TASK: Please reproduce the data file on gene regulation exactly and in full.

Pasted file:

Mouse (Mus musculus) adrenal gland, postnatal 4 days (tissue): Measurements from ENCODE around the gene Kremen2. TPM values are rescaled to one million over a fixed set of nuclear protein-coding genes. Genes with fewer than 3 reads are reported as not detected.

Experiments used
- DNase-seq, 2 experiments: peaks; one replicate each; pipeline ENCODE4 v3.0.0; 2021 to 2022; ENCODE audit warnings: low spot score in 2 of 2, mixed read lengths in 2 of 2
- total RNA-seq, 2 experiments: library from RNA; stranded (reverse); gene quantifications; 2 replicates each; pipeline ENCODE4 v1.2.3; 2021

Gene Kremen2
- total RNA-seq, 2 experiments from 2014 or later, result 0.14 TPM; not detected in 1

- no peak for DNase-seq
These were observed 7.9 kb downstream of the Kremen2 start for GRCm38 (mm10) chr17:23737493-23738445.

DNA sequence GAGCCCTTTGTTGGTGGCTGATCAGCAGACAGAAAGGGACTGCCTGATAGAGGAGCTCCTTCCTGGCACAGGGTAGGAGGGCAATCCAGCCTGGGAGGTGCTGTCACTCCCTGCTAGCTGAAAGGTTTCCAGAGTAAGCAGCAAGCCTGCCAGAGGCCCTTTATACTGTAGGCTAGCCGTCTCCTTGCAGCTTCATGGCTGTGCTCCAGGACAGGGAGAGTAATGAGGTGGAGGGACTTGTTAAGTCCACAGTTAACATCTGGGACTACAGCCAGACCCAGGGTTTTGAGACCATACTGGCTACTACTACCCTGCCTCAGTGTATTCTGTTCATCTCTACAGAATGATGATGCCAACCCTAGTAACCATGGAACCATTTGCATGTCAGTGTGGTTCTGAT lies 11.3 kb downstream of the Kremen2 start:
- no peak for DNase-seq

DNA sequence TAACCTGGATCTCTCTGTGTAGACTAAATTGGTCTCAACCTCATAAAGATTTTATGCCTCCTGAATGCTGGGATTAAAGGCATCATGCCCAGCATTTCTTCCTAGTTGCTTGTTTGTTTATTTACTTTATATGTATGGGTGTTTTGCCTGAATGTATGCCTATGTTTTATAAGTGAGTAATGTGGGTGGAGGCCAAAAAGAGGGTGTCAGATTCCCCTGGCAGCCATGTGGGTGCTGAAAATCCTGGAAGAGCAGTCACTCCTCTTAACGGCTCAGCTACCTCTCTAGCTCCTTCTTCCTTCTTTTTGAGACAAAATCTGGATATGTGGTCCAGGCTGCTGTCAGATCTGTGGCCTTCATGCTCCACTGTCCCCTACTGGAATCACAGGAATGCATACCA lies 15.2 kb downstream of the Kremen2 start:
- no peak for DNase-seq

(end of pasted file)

Mouse (Mus musculus) adrenal gland, postnatal 4 days (tissue): Measurements from ENCODE around the gene Kremen2. TPM values are rescaled to one million over a fixed set of nuclear protein-coding genes. Genes with fewer than 3 reads are reported as not detected.

Experiments used
- DNase-seq, 2 experiments: peaks; one replicate each; pipeline ENCODE4 v3.0.0; 2021 to 2022; ENCODE audit warnings: low spot score in 2 of 2, mixed read lengths in 2 of 2
- total RNA-seq, 2 experiments: library from RNA; stranded (reverse); gene quantifications; 2 replicates each; pipeline ENCODE4 v1.2.3; 2021

Gene Kremen2
- total RNA-seq, 2 experiments from 2014 or later, result 0.14 TPM; not detected in 1

- no peak for DNase-seq
These were observed 7.9 kb downstream of the Kremen2 start for GRCm38 (mm10) chr17:23737493-23738445.

DNA sequence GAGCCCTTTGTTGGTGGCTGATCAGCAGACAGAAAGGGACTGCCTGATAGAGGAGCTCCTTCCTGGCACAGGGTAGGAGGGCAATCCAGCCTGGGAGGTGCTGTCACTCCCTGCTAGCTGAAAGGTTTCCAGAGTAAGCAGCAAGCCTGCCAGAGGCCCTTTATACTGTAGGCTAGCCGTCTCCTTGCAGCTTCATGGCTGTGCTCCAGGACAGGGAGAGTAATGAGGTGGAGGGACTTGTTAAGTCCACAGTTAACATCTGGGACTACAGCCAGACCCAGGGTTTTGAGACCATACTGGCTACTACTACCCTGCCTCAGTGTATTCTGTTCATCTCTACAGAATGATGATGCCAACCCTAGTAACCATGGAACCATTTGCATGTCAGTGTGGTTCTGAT lies 11.3 kb downstream of the Kremen2 start:
- no peak for DNase-seq

DNA sequence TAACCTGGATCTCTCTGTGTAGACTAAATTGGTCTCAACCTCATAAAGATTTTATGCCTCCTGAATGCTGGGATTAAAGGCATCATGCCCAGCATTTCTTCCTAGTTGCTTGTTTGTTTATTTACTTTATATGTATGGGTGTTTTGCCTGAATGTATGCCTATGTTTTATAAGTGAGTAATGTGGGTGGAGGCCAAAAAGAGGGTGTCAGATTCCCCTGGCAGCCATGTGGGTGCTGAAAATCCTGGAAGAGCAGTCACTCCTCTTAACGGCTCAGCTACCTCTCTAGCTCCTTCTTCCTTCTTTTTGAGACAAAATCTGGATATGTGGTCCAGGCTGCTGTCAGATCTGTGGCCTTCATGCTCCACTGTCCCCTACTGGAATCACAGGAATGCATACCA lies 15.2 kb downstream of the Kremen2 start:
- no peak for DNase-seq